Consider the range of honors that have been bestowed on the South Puget Sound product in recent weeks ...
- All-State and All-Area defensive lineman by the Tacoma News Tribune
- All-Area quarterback by The Olympian
- MVP of the Sound Division of the 2A South Puget Sound League
Just to clear: This River Ridge High/Lacey athlete has been honored for excellence in the same season for playing two positions that typically only go together when a large body is crushing a smaller one from the blind side.
Yes, Kelle Sanders is a prep standout at quarterback AND on the defensive line. And for good measure, he also plays a pretty good brand of basketball.
Sanders checks in at 6-foot-5, 230 pounds (up 15 from last spring) and WSU coaches have him ticketed for defensive end.
“The bigger the moment, the better the Washington State commit plays,” wrote The Olympian in its All-Area description of Sanders. The newspaper calls him an “energetic, competitive leader” and marveled that he could morph from an All-Area and honorable mention All-State defensive end as a junior in 2015 to a double-duty 2016 phenom who threw for 1,304 yards and rushed or passed for 18 TDs in his first season at QB. He led River Ridge to the state quarterfinals.
But when it comes to capturing the essence of Sanders, stats and honors are just the surface.
In an incredible story in the Tacoma News Tribune this past August, reporter Lauren Smith takes readers through the life of a young man who has been confronting challenges on a daily basis since he was 6 years old.
That’s when Hurricane Katrina struck and Sanders woke up in a floating bed in his grandma’s house. That turned out to be a blessing, because his family’s home several miles away didn’t survive the storm. “The only thing left was the three porch steps,” Kelle told the TNT. “Everything else was blown away.”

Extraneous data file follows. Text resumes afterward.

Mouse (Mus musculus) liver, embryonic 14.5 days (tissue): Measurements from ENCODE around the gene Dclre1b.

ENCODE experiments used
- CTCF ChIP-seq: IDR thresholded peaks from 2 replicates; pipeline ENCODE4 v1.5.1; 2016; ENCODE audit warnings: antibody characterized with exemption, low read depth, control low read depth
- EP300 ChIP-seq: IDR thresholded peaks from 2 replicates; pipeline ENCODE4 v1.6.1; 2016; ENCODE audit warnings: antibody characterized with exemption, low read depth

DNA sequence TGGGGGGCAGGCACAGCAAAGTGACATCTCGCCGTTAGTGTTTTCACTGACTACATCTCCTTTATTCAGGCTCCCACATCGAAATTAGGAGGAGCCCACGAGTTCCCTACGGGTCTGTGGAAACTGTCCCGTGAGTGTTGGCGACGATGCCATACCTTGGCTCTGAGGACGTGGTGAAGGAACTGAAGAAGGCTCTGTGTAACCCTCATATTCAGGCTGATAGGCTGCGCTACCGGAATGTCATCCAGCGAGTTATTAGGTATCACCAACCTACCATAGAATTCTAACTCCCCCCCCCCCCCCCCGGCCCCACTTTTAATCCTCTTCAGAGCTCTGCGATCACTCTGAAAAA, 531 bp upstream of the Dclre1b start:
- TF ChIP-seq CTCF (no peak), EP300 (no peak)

To this day, he remains homeless in the truest sense of the word, though as his mom notes in the story, not in the spirit of the word. Here’s an excerpt:
A good day is a good goal for a 17-year-old who has already had plenty of bad days. He moved to Washington in 2005 when his family was displaced by Hurricane Katrina. Financial hardship has uprooted his family, and he’s struggled with focus and direction in the classroom.
“Look at this kid,” said Sanders’ mother, Tina. “He’s had some hard trials, but he’s still standing.”
Since last spring, Sanders has spent his nights at teammate Brayden Anderson’s house. Sometimes on the bed, other times on the couch — whoever gets to the bed first usually takes it, Anderson joked.
“I think he’s dealt with it really well,” Anderson said. “I think he kind of jokes around about it, doesn’t take it to heart, just keeps playing.”
Sanders anticipates staying with Anderson until he goes to college next fall, but he’s experienced enough to know not to count on it.
“You never know what’s going to happen,” he said.
CLICK HERE TO READ THE FULL STORY
Sanders is one of five in-state prep players in the 2017 recruiting cycle who have committed verbally to play for the Cougars:
Sanders and WSU area recruiter Eric Mele during a recent in-home visit